The Roads Committee relies on residents to respect each others needs and an agreement to be reached between themselves.  A good way to establish dialogue is to consult when about to prune one’s own side of the hedge.  Wooden fences or brick walls not more than 6ft high are normally not approved and will not be accepted across frontages of where the boundary abuts Roads Committee land or verge.
9. Not to fell any trees having a diameter of 9” or more at a height of 2 feet from the ground without the prior consent of the Roads Committee.
There is a constant need to care for the tree stocks on the Estate, and the Roads Committee is always ready to approve judicious felling in the interests of good management.  There is a tendency by some, however, to love only those trees to be viewed in the gardens of others, with the landscape in the foreground nicely cleared so as to improve the view.  If we all did it the effect would be disastrous, hence the need for this provision.  The policy adopted is that permission to fell is not withheld where there is good reason, for example for over-aged, dying or dangerous trees, roots affecting buildings, establishment of lawns, thinning to admit more sunlight, groups of Cuppressus which have been allowed to become overbearing.  Residents should apply to the Secretary or his Assistant who will arrange contact with the Committee Member concerned, who will visit the site by appointment.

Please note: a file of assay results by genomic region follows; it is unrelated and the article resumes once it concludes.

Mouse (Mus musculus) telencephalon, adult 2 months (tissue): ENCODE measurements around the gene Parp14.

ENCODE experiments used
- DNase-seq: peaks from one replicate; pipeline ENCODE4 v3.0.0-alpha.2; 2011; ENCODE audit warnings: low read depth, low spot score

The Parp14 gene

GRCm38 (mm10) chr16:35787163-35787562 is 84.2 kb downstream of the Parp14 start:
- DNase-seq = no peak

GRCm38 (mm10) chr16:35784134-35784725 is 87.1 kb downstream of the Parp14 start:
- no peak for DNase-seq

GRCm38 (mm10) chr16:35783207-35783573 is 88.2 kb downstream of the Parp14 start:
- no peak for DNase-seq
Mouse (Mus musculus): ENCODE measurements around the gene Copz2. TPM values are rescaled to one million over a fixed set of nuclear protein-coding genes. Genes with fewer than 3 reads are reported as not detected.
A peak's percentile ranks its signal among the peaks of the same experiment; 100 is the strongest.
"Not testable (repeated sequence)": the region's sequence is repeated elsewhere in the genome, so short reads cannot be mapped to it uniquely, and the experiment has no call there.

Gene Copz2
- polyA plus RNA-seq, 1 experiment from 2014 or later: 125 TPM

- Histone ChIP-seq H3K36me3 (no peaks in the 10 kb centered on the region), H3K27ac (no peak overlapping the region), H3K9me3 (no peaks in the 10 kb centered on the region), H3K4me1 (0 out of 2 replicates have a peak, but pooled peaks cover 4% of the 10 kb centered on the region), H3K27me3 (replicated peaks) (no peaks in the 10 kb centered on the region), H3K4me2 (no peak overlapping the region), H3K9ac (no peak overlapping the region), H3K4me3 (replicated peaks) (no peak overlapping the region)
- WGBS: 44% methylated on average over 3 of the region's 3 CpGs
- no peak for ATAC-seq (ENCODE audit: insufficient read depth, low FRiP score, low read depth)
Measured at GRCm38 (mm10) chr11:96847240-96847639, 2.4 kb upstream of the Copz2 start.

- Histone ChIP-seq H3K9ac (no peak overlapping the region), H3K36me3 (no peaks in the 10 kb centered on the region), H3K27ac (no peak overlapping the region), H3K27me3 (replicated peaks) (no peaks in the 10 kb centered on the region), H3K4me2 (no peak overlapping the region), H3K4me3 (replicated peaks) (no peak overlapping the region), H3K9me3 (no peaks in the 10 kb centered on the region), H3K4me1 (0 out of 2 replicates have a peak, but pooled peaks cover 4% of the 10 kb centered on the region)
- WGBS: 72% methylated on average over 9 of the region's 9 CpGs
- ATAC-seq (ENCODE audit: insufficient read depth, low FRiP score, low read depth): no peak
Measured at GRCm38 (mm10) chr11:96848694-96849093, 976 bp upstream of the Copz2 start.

10.       Not to do or neglect to do or allow on the premises anything which is a nuisance, disturbance, annoyance, damage or injury to the adjoining premises (including the Estate roads) or which may tend to deteriorate the value of the Wentworth Estate or any part thereof.
The catch-all, you recognise it when it happens.

Remember that those who sit to consider your requests for permission under these covenants are volunteer members of the community.  They begin with the strong presumption that you should have the right to improve your property as you see fit, subject only to the rights of others around you and the Estate as a whole.  Furthermore, they are required under the Act of Parliament to behave at all times reasonably.  They expect you to behave in the same way.